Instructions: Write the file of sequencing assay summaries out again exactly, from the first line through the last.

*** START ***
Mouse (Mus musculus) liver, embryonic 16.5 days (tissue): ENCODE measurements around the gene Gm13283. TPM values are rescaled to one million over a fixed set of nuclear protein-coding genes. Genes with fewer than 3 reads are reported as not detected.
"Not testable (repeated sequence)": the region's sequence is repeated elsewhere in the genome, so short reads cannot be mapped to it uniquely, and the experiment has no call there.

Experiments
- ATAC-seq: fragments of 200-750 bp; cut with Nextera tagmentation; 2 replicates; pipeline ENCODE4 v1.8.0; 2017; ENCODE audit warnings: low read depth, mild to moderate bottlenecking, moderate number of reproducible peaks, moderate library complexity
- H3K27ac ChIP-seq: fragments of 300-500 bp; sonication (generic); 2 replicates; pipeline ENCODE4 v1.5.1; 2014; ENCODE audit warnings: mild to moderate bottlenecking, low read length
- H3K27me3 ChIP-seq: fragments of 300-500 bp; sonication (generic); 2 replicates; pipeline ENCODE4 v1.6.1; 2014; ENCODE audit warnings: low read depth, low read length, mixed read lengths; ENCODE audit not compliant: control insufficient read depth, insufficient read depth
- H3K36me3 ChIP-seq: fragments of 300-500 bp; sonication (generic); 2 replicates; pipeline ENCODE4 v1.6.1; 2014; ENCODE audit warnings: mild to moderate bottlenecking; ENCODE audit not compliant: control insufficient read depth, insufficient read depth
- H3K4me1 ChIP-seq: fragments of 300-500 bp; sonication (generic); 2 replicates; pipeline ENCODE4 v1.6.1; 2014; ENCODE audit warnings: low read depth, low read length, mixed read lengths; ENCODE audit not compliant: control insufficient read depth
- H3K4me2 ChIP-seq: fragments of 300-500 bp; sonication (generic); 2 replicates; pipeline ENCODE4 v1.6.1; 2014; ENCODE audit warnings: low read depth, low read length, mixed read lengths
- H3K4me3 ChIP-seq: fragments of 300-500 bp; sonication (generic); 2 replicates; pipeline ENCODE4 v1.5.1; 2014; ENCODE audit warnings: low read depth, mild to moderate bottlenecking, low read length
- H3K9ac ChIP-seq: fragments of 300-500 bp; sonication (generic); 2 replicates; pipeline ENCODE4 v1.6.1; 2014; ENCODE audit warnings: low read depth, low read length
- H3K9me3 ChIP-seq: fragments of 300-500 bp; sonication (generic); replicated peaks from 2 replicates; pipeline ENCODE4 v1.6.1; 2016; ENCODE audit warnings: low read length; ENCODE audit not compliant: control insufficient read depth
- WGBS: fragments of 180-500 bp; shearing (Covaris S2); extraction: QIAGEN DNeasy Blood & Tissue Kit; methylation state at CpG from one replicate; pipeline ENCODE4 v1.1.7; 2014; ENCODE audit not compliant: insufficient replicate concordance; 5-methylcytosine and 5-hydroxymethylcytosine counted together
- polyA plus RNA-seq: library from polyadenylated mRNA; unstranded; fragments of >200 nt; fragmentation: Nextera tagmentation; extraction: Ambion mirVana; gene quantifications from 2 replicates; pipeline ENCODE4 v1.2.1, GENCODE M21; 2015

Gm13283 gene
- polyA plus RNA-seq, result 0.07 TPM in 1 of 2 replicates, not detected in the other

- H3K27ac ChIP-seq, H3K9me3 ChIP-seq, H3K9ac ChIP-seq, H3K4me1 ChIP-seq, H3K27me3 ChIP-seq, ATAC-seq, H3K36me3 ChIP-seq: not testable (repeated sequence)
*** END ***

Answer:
Mouse (Mus musculus) liver, embryonic 16.5 days (tissue): ENCODE measurements around the gene Gm13283. TPM values are rescaled to one million over a fixed set of nuclear protein-coding genes. Genes with fewer than 3 reads are reported as not detected.
"Not testable (repeated sequence)": the region's sequence is repeated elsewhere in the genome, so short reads cannot be mapped to it uniquely, and the experiment has no call there.

Experiments
- ATAC-seq: fragments of 200-750 bp; cut with Nextera tagmentation; 2 replicates; pipeline ENCODE4 v1.8.0; 2017; ENCODE audit warnings: low read depth, mild to moderate bottlenecking, moderate number of reproducible peaks, moderate library complexity
- H3K27ac ChIP-seq: fragments of 300-500 bp; sonication (generic); 2 replicates; pipeline ENCODE4 v1.5.1; 2014; ENCODE audit warnings: mild to moderate bottlenecking, low read length
- H3K27me3 ChIP-seq: fragments of 300-500 bp; sonication (generic); 2 replicates; pipeline ENCODE4 v1.6.1; 2014; ENCODE audit warnings: low read depth, low read length, mixed read lengths; ENCODE audit not compliant: control insufficient read depth, insufficient read depth
- H3K36me3 ChIP-seq: fragments of 300-500 bp; sonication (generic); 2 replicates; pipeline ENCODE4 v1.6.1; 2014; ENCODE audit warnings: mild to moderate bottlenecking; ENCODE audit not compliant: control insufficient read depth, insufficient read depth
- H3K4me1 ChIP-seq: fragments of 300-500 bp; sonication (generic); 2 replicates; pipeline ENCODE4 v1.6.1; 2014; ENCODE audit warnings: low read depth, low read length, mixed read lengths; ENCODE audit not compliant: control insufficient read depth
- H3K4me2 ChIP-seq: fragments of 300-500 bp; sonication (generic); 2 replicates; pipeline ENCODE4 v1.6.1; 2014; ENCODE audit warnings: low read depth, low read length, mixed read lengths
- H3K4me3 ChIP-seq: fragments of 300-500 bp; sonication (generic); 2 replicates; pipeline ENCODE4 v1.5.1; 2014; ENCODE audit warnings: low read depth, mild to moderate bottlenecking, low read length
- H3K9ac ChIP-seq: fragments of 300-500 bp; sonication (generic); 2 replicates; pipeline ENCODE4 v1.6.1; 2014; ENCODE audit warnings: low read depth, low read length
- H3K9me3 ChIP-seq: fragments of 300-500 bp; sonication (generic); replicated peaks from 2 replicates; pipeline ENCODE4 v1.6.1; 2016; ENCODE audit warnings: low read length; ENCODE audit not compliant: control insufficient read depth
- WGBS: fragments of 180-500 bp; shearing (Covaris S2); extraction: QIAGEN DNeasy Blood & Tissue Kit; methylation state at CpG from one replicate; pipeline ENCODE4 v1.1.7; 2014; ENCODE audit not compliant: insufficient replicate concordance; 5-methylcytosine and 5-hydroxymethylcytosine counted together
- polyA plus RNA-seq: library from polyadenylated mRNA; unstranded; fragments of >200 nt; fragmentation: Nextera tagmentation; extraction: Ambion mirVana; gene quantifications from 2 replicates; pipeline ENCODE4 v1.2.1, GENCODE M21; 2015

Gm13283 gene
- polyA plus RNA-seq, result 0.07 TPM in 1 of 2 replicates, not detected in the other

- H3K27ac ChIP-seq, H3K9me3 ChIP-seq, H3K9ac ChIP-seq, H3K4me1 ChIP-seq, H3K27me3 ChIP-seq, ATAC-seq, H3K36me3 ChIP-seq: not testable (repeated sequence)